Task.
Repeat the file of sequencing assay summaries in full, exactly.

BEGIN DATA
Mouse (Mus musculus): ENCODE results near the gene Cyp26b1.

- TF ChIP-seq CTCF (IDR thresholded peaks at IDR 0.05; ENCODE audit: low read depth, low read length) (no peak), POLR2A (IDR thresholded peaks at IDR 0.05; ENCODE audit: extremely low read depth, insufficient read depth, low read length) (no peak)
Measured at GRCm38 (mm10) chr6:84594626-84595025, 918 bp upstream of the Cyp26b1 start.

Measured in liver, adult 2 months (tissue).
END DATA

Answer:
Mouse (Mus musculus): ENCODE results near the gene Cyp26b1.

- TF ChIP-seq CTCF (IDR thresholded peaks at IDR 0.05; ENCODE audit: low read depth, low read length) (no peak), POLR2A (IDR thresholded peaks at IDR 0.05; ENCODE audit: extremely low read depth, insufficient read depth, low read length) (no peak)
Measured at GRCm38 (mm10) chr6:84594626-84595025, 918 bp upstream of the Cyp26b1 start.

Measured in liver, adult 2 months (tissue).